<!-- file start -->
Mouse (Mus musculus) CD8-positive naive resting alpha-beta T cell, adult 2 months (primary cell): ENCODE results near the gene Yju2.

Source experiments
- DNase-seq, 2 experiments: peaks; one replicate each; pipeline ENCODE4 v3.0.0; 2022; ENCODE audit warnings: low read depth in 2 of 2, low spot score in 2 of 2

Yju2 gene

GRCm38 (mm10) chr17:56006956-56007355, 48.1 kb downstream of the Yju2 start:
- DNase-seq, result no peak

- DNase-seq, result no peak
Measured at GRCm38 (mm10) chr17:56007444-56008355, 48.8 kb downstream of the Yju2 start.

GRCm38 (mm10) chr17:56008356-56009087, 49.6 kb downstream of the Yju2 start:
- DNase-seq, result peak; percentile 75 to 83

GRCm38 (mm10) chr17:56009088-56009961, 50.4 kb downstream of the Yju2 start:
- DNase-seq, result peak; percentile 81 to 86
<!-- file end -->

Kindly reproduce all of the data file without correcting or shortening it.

Mouse (Mus musculus) CD8-positive naive resting alpha-beta T cell, adult 2 months (primary cell): ENCODE results near the gene Yju2.

Source experiments
- DNase-seq, 2 experiments: peaks; one replicate each; pipeline ENCODE4 v3.0.0; 2022; ENCODE audit warnings: low read depth in 2 of 2, low spot score in 2 of 2

Yju2 gene

GRCm38 (mm10) chr17:56006956-56007355, 48.1 kb downstream of the Yju2 start:
- DNase-seq, result no peak

- DNase-seq, result no peak
Measured at GRCm38 (mm10) chr17:56007444-56008355, 48.8 kb downstream of the Yju2 start.

GRCm38 (mm10) chr17:56008356-56009087, 49.6 kb downstream of the Yju2 start:
- DNase-seq, result peak; percentile 75 to 83

GRCm38 (mm10) chr17:56009088-56009961, 50.4 kb downstream of the Yju2 start:
- DNase-seq, result peak; percentile 81 to 86